Album Review: Beach House – Depression Cherry



The hours of sunlight are drawing in, the leaves on the trees are turning a golden hue, and the air is getting just that little bit chillier; all this must mean it is time to soak up and enjoy a new Beach House LP – their sonic soundscape tailor made for the forthcoming winter season.

After the success of Bloom and the subsequent world tour that followed its release in 2012, Victoria Legrand and Alex Scally re-grouped to plan and record Depression Cherry, their fifth LP, with the aim to go ‘back-to-basics’ and record a set of tracks that would have the ‘signature Beach-House’ sound. This is apparent from the very first few bars of opener, Levitation, which ebbs and flows along the by-now traditional high register of the keyboard, accompanied by an electric guitar, and which is unmistakably the sound of Beach House. Legrand’s ethereal vocals give the track a sense of being-elsewhere, of quite literally, levitating, and is a strong choice of opener.

Sparks follows, and is the sonic equivalent of a warm hug; comforting, pleasant-enough, usually leaving you wanting more of it. It is, by all means, a cracking track, and should find itself nestling as a crowd-favourite in the many shows and gigs to come. On the other side of the sonic-palate is 10:37, a more downbeat, brooding atmosphere, the insistent thud of a drum-machine layered amongst more breathy vocals. It is the shortest track on the record, and acts as a split between Sides A and B.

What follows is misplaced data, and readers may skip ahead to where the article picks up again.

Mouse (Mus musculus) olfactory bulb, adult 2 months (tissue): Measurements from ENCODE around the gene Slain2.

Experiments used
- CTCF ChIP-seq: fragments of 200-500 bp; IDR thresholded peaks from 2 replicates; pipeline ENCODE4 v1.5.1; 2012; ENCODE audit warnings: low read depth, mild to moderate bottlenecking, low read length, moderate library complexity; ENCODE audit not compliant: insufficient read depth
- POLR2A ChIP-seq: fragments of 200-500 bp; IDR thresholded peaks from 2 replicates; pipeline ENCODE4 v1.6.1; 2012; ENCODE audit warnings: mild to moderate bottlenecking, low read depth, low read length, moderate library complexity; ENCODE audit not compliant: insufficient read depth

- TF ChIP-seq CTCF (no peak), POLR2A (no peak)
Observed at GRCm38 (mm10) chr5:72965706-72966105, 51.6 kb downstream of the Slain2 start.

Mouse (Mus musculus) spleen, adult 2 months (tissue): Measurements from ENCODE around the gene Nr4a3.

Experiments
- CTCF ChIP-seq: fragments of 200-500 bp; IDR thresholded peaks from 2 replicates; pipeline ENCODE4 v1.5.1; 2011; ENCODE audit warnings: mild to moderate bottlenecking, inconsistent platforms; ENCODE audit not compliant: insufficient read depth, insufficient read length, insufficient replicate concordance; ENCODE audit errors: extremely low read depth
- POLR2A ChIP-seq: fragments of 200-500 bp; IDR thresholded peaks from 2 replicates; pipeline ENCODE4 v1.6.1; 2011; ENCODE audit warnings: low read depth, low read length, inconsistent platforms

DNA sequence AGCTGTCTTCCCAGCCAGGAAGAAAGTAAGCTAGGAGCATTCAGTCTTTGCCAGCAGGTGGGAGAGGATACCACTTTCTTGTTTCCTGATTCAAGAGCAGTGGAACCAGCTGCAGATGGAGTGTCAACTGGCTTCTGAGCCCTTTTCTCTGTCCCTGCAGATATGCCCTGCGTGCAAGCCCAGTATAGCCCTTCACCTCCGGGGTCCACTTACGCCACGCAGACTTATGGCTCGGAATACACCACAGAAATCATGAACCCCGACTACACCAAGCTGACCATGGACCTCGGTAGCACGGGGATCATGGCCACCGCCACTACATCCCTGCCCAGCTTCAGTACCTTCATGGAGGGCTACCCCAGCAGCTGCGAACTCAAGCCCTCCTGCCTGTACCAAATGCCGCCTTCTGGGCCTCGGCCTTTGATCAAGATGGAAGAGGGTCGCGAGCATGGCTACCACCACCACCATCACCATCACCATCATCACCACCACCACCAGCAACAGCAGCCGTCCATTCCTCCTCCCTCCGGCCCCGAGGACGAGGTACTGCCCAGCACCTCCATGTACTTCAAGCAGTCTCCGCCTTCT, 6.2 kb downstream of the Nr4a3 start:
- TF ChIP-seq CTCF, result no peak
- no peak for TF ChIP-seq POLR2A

Legrand and Scally enlisted a 24-piece gospel choir for record closer Days Of Candy, and it is their harmonising which opens the first minute of the track, before being joined by Legrand, with the overall effect reminiscent of a carol concert. If this was played in a church, on an organ, lit only by candlelight, it would be a perfect setting, and serves to close the record in Beach House’s trademark, un-flashy style.  This could well be the band’s ‘torch-song’, a slow-burner to be played at the end of a concert, the crowd enthralled by the music being played. It is majestic, and brings to a close another fantastic record from the Baltimore duo, as always, leaving the listener wanting more.

Joe Sweeting


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